Regardless I would not bid on, but if I could be presauded that 2NT here was systemic that might be different. [Anyone who says, "I have to bid that because it's our system," is full of it. --Jeff]

If it is not the appeal hand and I am playing standard I pass and consider it close — make my S:10 the J and I bid 2NT (of course I would bid 2NT over 1NT).

[2NT.] The modern view appears to be to open 1NT and then you don't have this problem (but, of course, you might lose your 9 card spade fit.) I haven't really decided what I think about all that. I tend to be whimsical, opening 1NT some of the time and 1M others (particularly with a weak 5 card suit).

But having opened a not unreasonable 1S:, I think I would now choose to rebid 2NT. You have a lot of really nice spot cards. At matchpoints, I have some sympathy for the low road pass but partner could easily have enough for game. Bidding is a little bit more dangerous if partner is apt to bid 1NT with 3 spades and a really bad hand. These are my only choices. Bidding 3NT or 3H: is just way too much. Yeah, I think it is kind of close between 2NT and pass. In a team game I would definitely bid 2NT. I would score it something like 2NT=9, P=6, 3H:=2, anything else 0.

Very close; but I'm swayed by the spots and will bid 2NT at both MPs and IMPs.

I also take the inference that with a bad hand and 2=x=x=4 partner would pass because he is scared I would bid again.

[2NT] I think it's close. I think there are two reasonable options, 2NT and pass. I like my hand for NT play so I bit 2NT.
[2NT] I hate to say it, because it is an indictment of my sanity, but I agree completely with Mark. [Maybe that's why Mark has to dissent so often on ACs! Agreeing with him is an indictment of one's sanity! --Jeff] I would bid 2NT. If partner has the bad raise to 2S:, one of the several hands I'm worried about, we'll have to play 3S:, down a few. A good partner will have  S:Ax H:Jxx D:Qxxxx C:Qxx, and we'll roll into a good game. If I pass on these hands, partner will start to rebid 2NT with his flat nine counts, and that way madness lies.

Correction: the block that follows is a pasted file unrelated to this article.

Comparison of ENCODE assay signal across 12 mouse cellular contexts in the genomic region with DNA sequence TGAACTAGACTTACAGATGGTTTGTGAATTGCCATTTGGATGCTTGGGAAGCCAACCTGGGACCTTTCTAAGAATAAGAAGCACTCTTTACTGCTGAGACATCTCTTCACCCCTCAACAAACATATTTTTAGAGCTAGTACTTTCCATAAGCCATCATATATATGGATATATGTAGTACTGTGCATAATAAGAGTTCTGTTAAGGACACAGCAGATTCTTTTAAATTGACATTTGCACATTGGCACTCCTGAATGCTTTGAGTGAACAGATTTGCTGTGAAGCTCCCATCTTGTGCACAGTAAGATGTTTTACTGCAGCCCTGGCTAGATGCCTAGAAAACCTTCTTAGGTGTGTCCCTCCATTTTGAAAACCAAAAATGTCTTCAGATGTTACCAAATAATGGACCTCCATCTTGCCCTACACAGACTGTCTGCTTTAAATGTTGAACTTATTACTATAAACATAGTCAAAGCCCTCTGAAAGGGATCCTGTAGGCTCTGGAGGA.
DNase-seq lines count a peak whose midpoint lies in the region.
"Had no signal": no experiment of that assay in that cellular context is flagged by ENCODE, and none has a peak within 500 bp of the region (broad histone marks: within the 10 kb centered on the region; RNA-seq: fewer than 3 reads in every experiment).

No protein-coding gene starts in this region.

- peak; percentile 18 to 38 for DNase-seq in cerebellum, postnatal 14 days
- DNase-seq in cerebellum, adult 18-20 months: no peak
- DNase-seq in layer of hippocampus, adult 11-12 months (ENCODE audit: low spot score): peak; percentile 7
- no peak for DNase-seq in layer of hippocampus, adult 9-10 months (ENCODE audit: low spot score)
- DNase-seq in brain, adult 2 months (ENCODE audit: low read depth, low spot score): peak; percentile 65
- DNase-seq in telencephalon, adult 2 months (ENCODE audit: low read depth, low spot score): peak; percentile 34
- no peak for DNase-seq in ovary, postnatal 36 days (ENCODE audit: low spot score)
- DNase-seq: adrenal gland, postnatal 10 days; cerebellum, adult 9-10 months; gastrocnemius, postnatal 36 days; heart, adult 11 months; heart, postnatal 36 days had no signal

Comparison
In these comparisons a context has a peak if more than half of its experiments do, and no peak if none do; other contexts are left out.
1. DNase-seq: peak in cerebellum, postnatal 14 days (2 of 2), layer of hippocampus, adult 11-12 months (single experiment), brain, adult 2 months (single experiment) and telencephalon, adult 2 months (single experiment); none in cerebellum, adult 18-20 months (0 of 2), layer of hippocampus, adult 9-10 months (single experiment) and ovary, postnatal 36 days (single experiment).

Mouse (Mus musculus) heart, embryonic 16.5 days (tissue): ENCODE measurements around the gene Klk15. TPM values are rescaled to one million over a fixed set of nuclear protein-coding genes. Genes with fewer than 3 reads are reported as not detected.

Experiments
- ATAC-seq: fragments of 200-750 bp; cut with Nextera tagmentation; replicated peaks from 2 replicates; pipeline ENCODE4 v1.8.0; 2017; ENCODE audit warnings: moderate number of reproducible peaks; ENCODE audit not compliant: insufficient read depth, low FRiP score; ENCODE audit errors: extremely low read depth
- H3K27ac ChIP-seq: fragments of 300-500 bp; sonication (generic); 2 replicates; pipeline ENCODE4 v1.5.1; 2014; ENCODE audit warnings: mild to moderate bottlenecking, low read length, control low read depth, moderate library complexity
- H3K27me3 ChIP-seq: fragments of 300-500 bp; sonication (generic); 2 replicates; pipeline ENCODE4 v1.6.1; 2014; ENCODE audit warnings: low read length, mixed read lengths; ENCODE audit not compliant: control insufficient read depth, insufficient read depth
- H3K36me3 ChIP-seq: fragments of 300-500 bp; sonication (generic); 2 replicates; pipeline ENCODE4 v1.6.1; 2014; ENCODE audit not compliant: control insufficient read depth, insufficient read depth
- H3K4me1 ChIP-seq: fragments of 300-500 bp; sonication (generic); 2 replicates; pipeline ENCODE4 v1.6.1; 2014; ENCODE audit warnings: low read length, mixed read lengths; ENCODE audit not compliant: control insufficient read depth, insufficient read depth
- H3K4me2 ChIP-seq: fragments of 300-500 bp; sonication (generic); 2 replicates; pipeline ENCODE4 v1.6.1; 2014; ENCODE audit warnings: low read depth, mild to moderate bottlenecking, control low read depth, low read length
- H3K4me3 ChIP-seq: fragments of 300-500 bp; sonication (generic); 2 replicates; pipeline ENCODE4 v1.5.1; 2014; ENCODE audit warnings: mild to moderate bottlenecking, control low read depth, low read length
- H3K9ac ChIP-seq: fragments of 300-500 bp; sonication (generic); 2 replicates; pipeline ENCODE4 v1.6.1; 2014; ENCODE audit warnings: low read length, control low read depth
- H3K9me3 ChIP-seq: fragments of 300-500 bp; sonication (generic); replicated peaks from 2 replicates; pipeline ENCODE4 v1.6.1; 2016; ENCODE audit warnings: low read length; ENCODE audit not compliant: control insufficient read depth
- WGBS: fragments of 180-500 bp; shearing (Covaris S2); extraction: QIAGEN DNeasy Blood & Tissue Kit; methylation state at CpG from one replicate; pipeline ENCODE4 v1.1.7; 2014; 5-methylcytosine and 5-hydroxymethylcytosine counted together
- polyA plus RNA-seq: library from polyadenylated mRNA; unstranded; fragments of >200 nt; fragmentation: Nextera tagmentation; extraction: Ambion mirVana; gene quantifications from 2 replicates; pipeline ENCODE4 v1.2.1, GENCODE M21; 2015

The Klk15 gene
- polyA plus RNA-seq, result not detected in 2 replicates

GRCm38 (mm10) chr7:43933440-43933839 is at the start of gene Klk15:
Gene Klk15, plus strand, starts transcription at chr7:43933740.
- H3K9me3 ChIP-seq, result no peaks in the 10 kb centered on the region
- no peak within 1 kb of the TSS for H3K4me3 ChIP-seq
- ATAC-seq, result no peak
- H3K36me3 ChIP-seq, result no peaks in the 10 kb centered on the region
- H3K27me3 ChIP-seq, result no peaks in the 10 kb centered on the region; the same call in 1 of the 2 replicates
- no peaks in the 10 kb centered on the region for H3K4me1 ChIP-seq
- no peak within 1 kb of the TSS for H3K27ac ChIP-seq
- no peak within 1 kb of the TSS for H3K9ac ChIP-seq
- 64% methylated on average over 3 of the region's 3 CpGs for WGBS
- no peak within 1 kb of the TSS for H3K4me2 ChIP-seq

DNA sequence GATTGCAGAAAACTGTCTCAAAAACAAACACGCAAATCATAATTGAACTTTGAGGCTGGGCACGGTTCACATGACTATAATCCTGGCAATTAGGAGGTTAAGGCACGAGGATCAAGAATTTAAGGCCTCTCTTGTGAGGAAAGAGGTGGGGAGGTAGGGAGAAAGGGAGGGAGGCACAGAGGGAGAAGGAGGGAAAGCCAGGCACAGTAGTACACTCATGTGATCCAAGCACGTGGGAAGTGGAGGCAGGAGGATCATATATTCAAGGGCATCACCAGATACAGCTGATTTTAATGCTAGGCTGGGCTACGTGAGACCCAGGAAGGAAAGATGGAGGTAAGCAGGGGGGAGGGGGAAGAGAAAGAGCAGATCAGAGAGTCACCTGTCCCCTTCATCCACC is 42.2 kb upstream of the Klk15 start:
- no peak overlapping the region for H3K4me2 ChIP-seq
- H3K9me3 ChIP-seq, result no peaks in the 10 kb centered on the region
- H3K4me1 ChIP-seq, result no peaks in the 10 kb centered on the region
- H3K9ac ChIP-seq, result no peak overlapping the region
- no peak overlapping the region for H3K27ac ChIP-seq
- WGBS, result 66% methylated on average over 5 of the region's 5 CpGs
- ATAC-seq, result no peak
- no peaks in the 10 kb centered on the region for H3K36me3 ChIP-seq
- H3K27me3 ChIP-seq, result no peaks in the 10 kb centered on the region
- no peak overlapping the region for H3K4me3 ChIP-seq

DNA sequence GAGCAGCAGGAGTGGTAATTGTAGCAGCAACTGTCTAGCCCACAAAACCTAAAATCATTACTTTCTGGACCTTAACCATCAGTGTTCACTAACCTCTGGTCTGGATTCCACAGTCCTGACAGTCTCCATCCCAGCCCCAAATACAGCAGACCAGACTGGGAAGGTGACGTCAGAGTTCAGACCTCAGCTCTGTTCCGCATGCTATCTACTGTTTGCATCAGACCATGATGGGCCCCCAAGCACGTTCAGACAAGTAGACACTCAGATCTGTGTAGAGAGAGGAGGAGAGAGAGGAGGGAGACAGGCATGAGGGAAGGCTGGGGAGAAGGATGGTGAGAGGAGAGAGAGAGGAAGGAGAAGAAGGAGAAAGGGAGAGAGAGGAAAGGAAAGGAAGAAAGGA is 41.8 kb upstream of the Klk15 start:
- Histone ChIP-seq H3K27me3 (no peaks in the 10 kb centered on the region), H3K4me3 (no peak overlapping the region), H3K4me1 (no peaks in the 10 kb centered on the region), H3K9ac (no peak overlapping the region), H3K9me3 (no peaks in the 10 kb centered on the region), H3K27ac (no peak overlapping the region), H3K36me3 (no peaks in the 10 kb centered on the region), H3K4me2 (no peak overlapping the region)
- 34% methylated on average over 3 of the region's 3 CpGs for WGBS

[Pass.] I open 1NT with this hand (5 spades and not enough to raise a 1NT response to 2NT). Notwithstanding, I think it is a close decision — AT IMPS. At matchpoints we are paid to go +; pass is clear.
2NT even at MPs. The spots offer a fair amount of protection. If I wasn't prepared to offer up 2NT, I'd have started with 1NT.
[Pass.] If it were IMPs I think the presence of the good pips (unsupported J is awful but J9x offers some prospects and it is less likely that they will lead that suit — albeit lead comes through you in NT) 2NT is indicated.

However, the MP angle for a positive is huge to pass.

Generally I am not a big fan of 1NT openings on good 5S suits — and this hand is very suit oriented (controls etc) but it would have got your hand off your chest in one bid.

Responder's possible hands as I understand your parameters are:
a) 3 card S: raise too weak for a constructive raise
b) 2 card S: non-raise with < invitational: up to a fair 10 HCP with no 6 card suit
c) misfit with singleton S: and no 6 card suit eg 1-5-5-2

Depending on how weak you define your constructive raise (and I have seen some US styles and comments in MSC which suggest that to an Acol/Romex style their 3 card constructive raise would be a limit raise to 3!!) a) is unlikely to amount to game: at most 2 cover cards, and 3 level could be dangerous.